Glass stays at Amberley Castle, the perfect historical retreat

 

WITH a recorded history dating back to 683 AD, Amberley Castle has had a long and colourful life. The site has played a role in some of the most significant moments in English history, such as the civil war, during which Oliver Cromwell ordered Amberley’s great mediaeval fortress walls to be destroyed as it protected royalist forces. In 1660 Amberley was twice visited by King Charles II,  and has been home to bishops, lords and wealthy merchants. The building has been lovingly preserved and is the ultimate destination for a history buff.

Sitting in the grounds of the castle is like being on the set of a theatrical production of Romeo and Juliet. The dramatic ruins of the battlement walls still stand, with beautiful gothic window arches and doorways giving a romantic air.

A resident white peacock roams through the stunning floral gardens and is quite the entertainer. Every night he voluntarily performs a daredevil stunt of jum-ping from ledge to ledge until he reaches the uppermost peak of the roof. He seems to relish  the attention and gasps from his audience.

Amberley Castle exterior

Inside the hotel there are clues to the building’s history, including suits of armour and ancient swords and weapons of battle. Some of the rooms feature roaring fires and ancient winding stone staircases. Original details such as beautifully carved stone window frames, ancient nooks and wooden ceiling beams have been cleverly worked into the design of each room when the manor house was divided up into hotel rooms.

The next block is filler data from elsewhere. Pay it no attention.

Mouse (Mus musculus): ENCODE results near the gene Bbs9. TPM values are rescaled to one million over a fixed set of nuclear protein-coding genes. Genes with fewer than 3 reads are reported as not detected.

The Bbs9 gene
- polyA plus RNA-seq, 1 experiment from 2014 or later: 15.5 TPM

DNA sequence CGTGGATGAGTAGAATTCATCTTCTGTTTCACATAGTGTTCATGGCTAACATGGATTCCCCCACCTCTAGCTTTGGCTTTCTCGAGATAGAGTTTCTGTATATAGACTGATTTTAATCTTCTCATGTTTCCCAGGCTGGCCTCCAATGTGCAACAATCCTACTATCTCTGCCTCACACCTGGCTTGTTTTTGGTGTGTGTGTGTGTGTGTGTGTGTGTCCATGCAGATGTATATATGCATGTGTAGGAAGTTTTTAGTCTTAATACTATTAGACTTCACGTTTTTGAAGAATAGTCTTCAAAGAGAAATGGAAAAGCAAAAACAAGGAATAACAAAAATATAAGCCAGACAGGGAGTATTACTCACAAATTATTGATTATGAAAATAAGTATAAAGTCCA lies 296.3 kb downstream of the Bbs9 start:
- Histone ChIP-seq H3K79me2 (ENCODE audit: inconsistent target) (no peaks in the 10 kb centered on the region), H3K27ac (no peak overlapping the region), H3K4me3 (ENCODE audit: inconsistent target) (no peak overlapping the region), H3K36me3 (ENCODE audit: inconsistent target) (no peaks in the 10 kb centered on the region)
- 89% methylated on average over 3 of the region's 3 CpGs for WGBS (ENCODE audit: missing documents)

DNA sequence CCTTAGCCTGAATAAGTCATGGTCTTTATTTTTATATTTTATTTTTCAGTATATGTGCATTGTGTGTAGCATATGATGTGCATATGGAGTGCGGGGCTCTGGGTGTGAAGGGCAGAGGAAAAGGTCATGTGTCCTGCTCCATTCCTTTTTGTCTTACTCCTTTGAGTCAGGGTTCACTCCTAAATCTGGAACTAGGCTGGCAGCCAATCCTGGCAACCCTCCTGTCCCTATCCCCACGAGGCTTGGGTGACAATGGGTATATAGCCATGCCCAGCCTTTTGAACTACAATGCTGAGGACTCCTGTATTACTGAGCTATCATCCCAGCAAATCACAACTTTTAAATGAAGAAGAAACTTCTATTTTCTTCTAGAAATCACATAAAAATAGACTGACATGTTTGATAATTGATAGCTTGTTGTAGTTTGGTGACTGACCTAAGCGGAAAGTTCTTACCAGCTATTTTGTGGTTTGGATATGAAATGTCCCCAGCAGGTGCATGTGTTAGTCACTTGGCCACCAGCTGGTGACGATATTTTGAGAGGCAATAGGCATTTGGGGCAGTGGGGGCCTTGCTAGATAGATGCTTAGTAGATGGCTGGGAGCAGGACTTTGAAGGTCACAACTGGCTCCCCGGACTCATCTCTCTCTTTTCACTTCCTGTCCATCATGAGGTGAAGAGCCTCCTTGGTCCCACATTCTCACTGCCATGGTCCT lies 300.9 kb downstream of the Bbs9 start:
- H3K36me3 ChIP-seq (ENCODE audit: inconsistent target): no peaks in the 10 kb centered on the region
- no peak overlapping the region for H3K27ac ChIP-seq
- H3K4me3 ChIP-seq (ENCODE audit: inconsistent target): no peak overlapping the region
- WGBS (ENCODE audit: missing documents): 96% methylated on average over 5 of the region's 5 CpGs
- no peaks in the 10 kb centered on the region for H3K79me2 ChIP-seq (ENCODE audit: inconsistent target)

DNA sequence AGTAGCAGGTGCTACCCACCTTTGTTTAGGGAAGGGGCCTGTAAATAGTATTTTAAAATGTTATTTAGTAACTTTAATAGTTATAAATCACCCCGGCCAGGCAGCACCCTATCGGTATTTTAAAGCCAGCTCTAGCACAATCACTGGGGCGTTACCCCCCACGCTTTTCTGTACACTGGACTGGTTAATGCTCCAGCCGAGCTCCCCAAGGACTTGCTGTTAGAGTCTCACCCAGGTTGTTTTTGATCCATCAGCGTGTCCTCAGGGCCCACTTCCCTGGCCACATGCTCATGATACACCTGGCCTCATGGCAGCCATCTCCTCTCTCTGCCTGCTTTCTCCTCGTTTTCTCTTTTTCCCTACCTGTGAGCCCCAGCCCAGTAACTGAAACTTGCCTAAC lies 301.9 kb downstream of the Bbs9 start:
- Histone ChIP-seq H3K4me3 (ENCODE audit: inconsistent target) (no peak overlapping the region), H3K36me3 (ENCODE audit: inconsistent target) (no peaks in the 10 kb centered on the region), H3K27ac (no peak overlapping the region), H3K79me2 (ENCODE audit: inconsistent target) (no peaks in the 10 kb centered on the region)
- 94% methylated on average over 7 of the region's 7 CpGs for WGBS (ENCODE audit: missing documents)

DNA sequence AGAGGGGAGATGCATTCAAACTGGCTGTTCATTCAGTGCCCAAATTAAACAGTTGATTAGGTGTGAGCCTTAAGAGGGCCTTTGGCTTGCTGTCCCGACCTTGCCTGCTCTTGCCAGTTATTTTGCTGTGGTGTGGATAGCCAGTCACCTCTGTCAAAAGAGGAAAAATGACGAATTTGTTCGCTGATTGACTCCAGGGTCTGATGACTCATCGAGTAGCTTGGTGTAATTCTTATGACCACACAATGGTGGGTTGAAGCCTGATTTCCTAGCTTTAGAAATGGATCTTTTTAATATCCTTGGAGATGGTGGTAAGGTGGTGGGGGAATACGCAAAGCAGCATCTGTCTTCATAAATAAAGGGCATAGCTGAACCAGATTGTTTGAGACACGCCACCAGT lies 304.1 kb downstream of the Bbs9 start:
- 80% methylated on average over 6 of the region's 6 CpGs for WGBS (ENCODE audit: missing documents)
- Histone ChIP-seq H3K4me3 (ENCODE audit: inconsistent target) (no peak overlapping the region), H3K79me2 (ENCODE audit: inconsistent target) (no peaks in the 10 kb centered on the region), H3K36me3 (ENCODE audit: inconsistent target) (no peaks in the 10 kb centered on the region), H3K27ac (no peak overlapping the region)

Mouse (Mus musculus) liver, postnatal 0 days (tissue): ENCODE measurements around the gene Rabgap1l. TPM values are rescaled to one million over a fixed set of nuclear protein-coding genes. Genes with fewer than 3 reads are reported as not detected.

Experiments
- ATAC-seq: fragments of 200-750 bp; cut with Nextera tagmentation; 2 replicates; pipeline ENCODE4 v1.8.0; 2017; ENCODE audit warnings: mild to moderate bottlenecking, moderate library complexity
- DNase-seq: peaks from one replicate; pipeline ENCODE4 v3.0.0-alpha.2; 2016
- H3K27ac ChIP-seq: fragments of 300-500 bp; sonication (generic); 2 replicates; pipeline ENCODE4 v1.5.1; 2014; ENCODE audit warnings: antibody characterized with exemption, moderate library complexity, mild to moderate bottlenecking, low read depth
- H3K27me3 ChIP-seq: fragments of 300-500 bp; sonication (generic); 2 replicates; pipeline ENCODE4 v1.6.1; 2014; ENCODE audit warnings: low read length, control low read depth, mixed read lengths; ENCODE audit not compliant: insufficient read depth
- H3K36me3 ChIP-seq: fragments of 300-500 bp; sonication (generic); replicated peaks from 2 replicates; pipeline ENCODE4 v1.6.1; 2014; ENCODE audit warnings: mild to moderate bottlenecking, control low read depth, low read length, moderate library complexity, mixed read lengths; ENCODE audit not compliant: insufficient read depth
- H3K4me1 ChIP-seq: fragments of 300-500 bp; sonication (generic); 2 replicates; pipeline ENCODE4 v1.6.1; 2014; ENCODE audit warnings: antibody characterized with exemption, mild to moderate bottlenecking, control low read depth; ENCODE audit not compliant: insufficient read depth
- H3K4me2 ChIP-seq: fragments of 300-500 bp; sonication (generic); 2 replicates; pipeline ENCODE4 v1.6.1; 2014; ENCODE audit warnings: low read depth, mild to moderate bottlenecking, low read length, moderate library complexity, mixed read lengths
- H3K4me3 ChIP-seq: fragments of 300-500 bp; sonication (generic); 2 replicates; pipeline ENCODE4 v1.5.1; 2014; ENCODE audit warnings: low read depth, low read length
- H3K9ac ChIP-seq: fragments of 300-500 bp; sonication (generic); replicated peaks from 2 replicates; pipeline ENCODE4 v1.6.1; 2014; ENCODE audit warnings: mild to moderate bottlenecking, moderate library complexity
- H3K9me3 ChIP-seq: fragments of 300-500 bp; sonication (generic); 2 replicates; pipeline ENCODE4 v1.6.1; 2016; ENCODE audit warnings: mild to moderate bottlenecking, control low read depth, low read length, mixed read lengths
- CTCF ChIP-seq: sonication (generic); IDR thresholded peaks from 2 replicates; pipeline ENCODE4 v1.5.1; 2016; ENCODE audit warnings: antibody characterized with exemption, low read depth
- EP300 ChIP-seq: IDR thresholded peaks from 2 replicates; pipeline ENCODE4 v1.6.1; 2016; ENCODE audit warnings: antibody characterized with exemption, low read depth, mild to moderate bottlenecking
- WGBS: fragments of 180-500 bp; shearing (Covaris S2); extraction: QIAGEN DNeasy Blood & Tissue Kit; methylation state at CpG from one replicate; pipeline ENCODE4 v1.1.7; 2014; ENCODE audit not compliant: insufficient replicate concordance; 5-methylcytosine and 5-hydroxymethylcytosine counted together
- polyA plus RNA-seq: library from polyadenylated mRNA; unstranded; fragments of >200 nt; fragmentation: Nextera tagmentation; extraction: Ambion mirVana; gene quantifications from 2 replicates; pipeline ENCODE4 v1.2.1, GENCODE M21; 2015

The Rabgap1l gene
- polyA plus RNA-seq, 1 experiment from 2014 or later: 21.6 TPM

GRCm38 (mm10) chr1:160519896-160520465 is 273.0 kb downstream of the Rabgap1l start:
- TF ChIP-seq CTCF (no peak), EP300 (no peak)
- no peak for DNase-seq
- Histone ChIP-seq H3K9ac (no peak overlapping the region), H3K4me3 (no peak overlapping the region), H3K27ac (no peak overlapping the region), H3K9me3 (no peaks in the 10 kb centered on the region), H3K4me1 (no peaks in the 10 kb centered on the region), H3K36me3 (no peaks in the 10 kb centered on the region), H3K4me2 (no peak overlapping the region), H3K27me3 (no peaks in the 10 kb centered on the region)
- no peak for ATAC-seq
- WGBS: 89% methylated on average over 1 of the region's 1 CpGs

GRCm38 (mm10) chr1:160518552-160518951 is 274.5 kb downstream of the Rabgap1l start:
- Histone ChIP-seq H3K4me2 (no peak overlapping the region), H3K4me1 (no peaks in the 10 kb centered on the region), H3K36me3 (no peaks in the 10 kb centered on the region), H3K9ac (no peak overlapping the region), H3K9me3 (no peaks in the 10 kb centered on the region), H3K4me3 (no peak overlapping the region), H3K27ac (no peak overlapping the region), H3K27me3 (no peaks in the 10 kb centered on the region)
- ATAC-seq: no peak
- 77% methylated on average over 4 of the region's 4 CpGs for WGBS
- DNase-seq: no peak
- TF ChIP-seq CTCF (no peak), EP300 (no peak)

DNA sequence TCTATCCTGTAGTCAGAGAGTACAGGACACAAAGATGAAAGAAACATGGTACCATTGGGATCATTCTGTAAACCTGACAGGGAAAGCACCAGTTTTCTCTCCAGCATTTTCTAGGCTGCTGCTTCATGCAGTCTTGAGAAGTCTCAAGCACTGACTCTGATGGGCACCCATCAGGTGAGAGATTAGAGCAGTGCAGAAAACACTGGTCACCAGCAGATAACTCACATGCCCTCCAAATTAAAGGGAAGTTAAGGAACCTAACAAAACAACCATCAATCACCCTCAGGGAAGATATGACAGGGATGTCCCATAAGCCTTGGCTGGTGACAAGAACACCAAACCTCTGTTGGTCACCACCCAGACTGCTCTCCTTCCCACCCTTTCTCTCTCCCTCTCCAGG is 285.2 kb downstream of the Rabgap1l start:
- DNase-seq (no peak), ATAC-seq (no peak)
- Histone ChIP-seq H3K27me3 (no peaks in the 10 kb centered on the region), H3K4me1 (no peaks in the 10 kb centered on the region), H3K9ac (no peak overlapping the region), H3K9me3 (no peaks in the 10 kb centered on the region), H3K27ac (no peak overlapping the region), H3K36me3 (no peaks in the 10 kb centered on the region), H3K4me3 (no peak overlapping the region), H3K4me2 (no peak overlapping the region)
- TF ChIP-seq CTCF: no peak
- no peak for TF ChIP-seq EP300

Amberley Castle

Children are welcome and the 12 acres of terraces and grounds provide ample space to  run around or enjoy a pre-ordered luxury picnic from the hotel. The local West Sussex area boasts a host of activities, such as the enormous 11th century castle at Arundel and the Amberley Heritage Centre with a mini steam train and well-curated interactive displays on the historical industry and craftsmen and women of the area.


Premier Deluxe Room

Back at the hotel, delicious meals are served in the majestic Queen’s Room on the first floor dining room with its breath-taking barrel-vaulted ceiling dating back to the 12th century. Or on the ground floor, meals are served in The Great Room. Built  in 1165 by Bishop Luffa of Chichester, this is a  rare example of Norman architecture, with high lancet windows, open fireplace, oak flooring and tapestry. The dress code for the dining room is smart casual, with no shorts or trainers. When weather permits, meals are also served in the gardens. Afternoon tea is also available to hotel guests and visitors.

by Nicola Kavanagh

Double rooms at Amberley Castle are from £195 per night on a bed and breakfast basis

About The Author

Glass Magazine editor in chief

Related Posts